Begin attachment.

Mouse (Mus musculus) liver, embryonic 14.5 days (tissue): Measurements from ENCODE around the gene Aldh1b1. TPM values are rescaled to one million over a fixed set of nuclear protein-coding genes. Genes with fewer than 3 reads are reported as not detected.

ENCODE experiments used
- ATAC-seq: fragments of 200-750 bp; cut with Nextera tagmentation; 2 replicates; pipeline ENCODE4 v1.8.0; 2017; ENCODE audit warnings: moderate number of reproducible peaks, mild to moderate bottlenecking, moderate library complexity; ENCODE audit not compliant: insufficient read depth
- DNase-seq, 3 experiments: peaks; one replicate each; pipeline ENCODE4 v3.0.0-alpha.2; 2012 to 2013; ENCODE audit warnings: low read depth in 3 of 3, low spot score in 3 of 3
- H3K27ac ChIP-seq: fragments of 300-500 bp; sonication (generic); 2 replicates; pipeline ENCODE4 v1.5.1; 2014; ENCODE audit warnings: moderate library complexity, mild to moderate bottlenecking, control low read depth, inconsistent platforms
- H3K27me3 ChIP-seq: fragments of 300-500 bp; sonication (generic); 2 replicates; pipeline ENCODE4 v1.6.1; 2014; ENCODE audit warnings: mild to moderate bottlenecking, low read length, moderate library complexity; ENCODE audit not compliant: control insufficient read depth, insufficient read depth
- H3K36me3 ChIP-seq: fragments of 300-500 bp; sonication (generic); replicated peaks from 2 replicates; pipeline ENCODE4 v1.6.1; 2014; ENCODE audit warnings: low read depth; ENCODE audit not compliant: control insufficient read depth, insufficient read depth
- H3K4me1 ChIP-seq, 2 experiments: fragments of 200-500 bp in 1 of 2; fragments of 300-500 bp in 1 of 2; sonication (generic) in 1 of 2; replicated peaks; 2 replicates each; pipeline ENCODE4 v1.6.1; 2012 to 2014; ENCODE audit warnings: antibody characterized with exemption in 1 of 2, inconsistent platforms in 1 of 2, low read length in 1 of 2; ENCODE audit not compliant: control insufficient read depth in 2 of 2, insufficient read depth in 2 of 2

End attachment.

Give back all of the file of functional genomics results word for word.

Mouse (Mus musculus) liver, embryonic 14.5 days (tissue): Measurements from ENCODE around the gene Aldh1b1. TPM values are rescaled to one million over a fixed set of nuclear protein-coding genes. Genes with fewer than 3 reads are reported as not detected.

ENCODE experiments used
- ATAC-seq: fragments of 200-750 bp; cut with Nextera tagmentation; 2 replicates; pipeline ENCODE4 v1.8.0; 2017; ENCODE audit warnings: moderate number of reproducible peaks, mild to moderate bottlenecking, moderate library complexity; ENCODE audit not compliant: insufficient read depth
- DNase-seq, 3 experiments: peaks; one replicate each; pipeline ENCODE4 v3.0.0-alpha.2; 2012 to 2013; ENCODE audit warnings: low read depth in 3 of 3, low spot score in 3 of 3
- H3K27ac ChIP-seq: fragments of 300-500 bp; sonication (generic); 2 replicates; pipeline ENCODE4 v1.5.1; 2014; ENCODE audit warnings: moderate library complexity, mild to moderate bottlenecking, control low read depth, inconsistent platforms
- H3K27me3 ChIP-seq: fragments of 300-500 bp; sonication (generic); 2 replicates; pipeline ENCODE4 v1.6.1; 2014; ENCODE audit warnings: mild to moderate bottlenecking, low read length, moderate library complexity; ENCODE audit not compliant: control insufficient read depth, insufficient read depth
- H3K36me3 ChIP-seq: fragments of 300-500 bp; sonication (generic); replicated peaks from 2 replicates; pipeline ENCODE4 v1.6.1; 2014; ENCODE audit warnings: low read depth; ENCODE audit not compliant: control insufficient read depth, insufficient read depth
- H3K4me1 ChIP-seq, 2 experiments: fragments of 200-500 bp in 1 of 2; fragments of 300-500 bp in 1 of 2; sonication (generic) in 1 of 2; replicated peaks; 2 replicates each; pipeline ENCODE4 v1.6.1; 2012 to 2014; ENCODE audit warnings: antibody characterized with exemption in 1 of 2, inconsistent platforms in 1 of 2, low read length in 1 of 2; ENCODE audit not compliant: control insufficient read depth in 2 of 2, insufficient read depth in 2 of 2